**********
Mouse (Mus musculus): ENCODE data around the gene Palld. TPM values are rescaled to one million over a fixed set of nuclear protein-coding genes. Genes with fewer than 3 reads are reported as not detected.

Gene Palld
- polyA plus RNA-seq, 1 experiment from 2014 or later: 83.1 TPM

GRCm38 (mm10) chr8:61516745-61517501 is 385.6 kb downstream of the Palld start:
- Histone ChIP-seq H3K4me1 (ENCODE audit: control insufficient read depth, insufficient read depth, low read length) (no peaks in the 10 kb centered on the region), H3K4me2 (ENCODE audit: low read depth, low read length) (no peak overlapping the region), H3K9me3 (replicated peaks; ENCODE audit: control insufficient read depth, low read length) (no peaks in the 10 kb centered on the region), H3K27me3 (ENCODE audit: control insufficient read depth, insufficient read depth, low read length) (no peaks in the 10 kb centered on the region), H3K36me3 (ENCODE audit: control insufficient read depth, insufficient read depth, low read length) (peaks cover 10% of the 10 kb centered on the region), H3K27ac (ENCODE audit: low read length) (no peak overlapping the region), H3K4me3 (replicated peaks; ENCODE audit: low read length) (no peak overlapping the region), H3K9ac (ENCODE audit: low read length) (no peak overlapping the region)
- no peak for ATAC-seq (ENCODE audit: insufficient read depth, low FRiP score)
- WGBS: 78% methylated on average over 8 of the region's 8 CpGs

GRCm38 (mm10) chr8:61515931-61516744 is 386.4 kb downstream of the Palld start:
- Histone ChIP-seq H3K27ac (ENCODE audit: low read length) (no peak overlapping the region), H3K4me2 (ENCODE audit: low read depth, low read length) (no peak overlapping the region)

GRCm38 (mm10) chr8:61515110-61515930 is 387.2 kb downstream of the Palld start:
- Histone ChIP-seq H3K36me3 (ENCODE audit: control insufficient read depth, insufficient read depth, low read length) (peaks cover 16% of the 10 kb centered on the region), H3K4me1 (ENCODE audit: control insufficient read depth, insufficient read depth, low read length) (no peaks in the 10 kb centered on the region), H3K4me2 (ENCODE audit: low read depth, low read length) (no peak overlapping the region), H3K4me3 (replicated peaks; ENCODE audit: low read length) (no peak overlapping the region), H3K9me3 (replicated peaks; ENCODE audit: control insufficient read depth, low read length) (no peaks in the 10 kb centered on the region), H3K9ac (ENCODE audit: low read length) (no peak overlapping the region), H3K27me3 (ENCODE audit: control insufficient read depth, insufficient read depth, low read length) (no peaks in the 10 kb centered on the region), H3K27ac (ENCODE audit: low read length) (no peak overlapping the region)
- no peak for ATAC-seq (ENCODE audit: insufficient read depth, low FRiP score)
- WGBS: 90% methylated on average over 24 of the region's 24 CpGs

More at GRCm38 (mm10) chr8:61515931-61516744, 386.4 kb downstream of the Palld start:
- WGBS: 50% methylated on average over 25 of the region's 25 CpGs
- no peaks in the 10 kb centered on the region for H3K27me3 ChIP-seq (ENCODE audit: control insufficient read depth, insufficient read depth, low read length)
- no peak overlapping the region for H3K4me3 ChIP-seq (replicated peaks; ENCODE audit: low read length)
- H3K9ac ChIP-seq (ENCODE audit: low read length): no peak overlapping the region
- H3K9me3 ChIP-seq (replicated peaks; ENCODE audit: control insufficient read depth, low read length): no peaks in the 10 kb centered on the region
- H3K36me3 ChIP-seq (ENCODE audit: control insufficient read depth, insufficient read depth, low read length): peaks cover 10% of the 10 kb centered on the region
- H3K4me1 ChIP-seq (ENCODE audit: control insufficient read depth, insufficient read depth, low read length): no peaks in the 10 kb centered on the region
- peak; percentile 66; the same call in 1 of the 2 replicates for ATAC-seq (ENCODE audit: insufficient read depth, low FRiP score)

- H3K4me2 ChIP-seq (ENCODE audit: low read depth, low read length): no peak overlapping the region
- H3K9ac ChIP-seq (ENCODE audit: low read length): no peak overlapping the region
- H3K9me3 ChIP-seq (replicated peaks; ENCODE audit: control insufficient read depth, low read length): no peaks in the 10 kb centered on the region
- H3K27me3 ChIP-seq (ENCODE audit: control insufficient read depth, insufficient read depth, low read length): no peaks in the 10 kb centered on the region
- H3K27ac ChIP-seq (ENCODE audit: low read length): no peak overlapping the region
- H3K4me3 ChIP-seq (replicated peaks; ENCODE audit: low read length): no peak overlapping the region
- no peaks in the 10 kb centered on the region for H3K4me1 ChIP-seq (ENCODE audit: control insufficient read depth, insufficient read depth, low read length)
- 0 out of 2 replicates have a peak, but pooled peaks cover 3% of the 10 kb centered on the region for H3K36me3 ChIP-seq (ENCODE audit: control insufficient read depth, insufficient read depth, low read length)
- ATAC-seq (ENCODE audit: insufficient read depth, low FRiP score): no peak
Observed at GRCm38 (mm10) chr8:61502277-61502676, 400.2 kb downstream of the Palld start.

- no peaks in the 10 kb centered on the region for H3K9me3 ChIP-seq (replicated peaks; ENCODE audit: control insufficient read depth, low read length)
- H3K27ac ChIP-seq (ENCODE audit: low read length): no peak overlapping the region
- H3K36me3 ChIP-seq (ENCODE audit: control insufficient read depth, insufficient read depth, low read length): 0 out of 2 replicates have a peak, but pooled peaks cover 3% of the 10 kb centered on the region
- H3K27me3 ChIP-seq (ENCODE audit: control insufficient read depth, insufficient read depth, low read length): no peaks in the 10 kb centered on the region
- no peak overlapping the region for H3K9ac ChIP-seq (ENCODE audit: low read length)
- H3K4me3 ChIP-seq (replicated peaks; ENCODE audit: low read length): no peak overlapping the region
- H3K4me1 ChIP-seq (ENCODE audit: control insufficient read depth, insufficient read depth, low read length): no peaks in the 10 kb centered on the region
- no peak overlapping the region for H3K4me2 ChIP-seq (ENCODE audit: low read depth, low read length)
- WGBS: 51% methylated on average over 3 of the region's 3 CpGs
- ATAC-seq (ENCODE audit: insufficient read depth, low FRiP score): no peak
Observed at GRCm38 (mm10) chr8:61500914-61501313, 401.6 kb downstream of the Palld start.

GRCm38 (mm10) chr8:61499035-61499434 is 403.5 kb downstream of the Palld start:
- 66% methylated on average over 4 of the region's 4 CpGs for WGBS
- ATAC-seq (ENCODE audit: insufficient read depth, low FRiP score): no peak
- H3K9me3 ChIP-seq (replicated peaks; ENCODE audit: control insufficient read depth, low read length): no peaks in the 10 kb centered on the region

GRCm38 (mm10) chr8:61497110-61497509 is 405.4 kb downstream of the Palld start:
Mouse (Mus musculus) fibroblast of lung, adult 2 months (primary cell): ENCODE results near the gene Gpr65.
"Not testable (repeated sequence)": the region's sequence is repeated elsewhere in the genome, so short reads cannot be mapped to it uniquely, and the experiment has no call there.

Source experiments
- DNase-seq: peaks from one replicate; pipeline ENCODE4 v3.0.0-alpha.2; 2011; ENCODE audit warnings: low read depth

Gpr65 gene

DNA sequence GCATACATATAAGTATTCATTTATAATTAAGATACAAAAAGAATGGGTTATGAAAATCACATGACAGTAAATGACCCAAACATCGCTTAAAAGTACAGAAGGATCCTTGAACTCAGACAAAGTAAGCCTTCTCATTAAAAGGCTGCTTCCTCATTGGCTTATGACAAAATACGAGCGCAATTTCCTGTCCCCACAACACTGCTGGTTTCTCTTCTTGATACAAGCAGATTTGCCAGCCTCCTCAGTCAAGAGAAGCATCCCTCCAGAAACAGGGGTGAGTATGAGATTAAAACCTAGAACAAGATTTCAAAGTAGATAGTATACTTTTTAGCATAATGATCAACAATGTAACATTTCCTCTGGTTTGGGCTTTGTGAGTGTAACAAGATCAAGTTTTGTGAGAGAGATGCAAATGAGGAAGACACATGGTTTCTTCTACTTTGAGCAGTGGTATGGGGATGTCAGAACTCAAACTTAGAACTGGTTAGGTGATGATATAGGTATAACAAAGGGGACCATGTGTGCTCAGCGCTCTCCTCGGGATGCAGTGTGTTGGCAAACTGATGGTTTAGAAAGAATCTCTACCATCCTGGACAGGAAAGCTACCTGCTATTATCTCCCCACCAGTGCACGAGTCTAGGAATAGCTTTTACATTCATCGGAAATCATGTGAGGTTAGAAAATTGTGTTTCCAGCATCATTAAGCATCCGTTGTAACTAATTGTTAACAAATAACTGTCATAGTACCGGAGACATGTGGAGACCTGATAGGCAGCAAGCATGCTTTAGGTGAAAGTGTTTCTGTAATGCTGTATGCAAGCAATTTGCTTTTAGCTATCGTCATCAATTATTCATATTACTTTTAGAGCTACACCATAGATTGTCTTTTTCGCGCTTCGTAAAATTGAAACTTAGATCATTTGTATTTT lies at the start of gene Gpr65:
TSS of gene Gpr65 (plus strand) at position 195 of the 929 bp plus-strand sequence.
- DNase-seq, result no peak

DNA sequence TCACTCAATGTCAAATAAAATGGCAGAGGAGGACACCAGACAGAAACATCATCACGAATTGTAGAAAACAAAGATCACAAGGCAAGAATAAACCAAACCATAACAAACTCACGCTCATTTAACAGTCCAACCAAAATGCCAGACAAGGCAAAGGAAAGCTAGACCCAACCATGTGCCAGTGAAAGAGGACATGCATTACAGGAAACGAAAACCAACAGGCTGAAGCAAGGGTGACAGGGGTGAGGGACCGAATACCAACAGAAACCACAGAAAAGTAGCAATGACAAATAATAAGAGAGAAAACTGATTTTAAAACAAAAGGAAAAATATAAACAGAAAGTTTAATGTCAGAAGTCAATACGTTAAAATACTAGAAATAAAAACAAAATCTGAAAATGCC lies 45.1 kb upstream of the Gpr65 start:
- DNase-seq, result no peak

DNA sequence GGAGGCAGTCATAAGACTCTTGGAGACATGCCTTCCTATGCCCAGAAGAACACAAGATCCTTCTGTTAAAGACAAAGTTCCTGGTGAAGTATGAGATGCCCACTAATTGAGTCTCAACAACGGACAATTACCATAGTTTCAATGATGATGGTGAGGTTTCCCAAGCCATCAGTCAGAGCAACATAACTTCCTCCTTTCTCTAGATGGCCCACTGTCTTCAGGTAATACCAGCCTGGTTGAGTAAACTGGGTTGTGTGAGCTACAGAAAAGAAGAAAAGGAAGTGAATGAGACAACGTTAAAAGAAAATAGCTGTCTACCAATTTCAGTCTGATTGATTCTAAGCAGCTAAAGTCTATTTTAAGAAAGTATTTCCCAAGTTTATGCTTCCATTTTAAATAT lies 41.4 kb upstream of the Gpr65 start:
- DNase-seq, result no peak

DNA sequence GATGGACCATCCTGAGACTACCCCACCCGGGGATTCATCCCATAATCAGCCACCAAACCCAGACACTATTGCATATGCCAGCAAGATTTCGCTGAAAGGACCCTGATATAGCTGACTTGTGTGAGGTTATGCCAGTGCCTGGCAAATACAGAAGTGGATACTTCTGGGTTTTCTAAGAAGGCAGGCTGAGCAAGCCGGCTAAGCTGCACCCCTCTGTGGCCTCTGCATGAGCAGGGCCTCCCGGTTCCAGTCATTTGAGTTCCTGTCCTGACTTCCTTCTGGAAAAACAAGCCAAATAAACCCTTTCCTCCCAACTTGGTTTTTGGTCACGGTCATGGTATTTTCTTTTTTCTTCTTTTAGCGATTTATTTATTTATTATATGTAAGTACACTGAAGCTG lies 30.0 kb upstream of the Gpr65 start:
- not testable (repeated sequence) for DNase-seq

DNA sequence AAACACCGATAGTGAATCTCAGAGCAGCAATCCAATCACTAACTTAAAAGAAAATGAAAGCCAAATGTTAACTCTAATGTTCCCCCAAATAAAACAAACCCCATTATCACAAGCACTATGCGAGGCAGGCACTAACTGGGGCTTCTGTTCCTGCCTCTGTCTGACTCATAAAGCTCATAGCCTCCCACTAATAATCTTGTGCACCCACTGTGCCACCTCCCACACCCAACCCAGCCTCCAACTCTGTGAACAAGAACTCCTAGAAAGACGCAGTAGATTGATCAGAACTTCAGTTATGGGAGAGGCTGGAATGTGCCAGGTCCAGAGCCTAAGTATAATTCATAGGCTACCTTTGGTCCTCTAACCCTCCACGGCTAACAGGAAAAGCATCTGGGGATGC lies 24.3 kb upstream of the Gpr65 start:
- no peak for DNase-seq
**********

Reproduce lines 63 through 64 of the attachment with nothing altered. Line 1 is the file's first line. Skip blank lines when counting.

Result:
DNA sequence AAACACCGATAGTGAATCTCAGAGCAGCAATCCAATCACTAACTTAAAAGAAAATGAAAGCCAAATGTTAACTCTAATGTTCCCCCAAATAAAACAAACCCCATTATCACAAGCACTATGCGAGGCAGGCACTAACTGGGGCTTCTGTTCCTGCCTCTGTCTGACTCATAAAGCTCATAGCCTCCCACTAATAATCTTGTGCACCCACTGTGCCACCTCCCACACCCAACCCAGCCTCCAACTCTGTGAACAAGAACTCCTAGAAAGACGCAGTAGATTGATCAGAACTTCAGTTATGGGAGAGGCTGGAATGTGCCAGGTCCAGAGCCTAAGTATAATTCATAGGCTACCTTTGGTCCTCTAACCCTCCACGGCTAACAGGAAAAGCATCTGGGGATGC lies 24.3 kb upstream of the Gpr65 start:
- no peak for DNase-seq